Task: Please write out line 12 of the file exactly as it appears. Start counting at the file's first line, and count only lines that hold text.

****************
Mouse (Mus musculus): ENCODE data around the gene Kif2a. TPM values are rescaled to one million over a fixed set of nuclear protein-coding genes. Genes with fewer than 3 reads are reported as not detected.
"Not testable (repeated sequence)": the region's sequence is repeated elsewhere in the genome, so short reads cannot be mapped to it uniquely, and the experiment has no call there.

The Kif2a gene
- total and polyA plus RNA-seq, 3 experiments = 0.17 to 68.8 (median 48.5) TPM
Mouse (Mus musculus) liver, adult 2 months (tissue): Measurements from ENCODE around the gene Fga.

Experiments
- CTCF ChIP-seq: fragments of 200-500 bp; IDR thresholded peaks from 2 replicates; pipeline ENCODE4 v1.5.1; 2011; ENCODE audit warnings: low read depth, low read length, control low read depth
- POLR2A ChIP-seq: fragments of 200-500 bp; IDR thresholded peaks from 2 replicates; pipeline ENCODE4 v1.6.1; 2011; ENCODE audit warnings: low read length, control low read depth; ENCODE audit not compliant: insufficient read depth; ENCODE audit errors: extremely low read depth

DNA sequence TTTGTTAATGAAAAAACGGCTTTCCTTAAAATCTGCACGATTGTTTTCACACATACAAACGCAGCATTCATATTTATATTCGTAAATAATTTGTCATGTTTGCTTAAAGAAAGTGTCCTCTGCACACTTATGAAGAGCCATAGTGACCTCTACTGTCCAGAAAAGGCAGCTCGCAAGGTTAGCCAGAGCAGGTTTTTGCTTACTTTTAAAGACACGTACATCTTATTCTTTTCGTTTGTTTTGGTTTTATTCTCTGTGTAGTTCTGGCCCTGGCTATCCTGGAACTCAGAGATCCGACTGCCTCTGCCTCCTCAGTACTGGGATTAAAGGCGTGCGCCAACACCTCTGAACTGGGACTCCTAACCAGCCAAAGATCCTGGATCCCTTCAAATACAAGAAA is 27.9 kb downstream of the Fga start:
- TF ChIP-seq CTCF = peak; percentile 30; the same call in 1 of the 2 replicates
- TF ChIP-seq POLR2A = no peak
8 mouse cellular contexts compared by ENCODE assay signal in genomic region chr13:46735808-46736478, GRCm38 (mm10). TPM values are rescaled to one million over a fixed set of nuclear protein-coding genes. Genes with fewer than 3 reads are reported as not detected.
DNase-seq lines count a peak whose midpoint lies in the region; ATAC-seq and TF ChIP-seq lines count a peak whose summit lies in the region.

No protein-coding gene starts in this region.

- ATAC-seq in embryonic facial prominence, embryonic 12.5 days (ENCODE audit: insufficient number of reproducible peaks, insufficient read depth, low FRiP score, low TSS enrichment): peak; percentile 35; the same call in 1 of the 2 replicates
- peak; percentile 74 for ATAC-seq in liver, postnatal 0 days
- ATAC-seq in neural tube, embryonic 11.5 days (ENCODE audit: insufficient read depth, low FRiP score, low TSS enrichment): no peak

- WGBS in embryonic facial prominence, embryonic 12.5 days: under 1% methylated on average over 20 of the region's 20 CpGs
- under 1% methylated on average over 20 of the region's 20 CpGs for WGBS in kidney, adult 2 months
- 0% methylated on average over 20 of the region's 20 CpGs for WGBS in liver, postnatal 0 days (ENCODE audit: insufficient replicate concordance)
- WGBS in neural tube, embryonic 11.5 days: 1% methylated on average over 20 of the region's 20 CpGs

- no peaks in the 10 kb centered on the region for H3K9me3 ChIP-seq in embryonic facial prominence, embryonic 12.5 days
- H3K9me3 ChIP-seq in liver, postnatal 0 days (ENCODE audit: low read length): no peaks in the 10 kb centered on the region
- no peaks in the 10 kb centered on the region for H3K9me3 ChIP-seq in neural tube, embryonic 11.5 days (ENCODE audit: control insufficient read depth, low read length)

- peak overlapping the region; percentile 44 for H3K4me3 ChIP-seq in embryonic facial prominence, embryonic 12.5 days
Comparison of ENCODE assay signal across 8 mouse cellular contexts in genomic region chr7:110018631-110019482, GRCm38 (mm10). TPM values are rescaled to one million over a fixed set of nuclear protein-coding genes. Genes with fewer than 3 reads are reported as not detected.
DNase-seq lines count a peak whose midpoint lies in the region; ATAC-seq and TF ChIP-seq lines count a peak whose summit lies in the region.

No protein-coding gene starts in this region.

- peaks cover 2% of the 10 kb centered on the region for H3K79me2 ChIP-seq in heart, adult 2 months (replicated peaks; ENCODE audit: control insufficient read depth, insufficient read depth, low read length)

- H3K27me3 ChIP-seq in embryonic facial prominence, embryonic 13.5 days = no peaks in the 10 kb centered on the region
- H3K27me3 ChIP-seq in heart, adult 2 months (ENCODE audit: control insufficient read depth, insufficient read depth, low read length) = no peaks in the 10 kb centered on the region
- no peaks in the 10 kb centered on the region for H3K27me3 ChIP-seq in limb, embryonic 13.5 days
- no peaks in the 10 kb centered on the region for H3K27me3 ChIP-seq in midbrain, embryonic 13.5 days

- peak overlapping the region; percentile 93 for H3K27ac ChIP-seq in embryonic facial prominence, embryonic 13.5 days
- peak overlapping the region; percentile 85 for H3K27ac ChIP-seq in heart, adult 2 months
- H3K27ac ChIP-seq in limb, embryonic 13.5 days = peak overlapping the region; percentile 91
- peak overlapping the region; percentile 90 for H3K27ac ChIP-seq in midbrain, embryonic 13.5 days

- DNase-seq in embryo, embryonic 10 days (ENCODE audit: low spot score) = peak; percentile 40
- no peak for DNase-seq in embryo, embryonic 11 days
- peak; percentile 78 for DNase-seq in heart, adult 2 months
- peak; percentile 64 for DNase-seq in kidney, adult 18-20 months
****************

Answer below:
8 mouse cellular contexts compared by ENCODE assay signal in genomic region chr13:46735808-46736478, GRCm38 (mm10). TPM values are rescaled to one million over a fixed set of nuclear protein-coding genes. Genes with fewer than 3 reads are reported as not detected.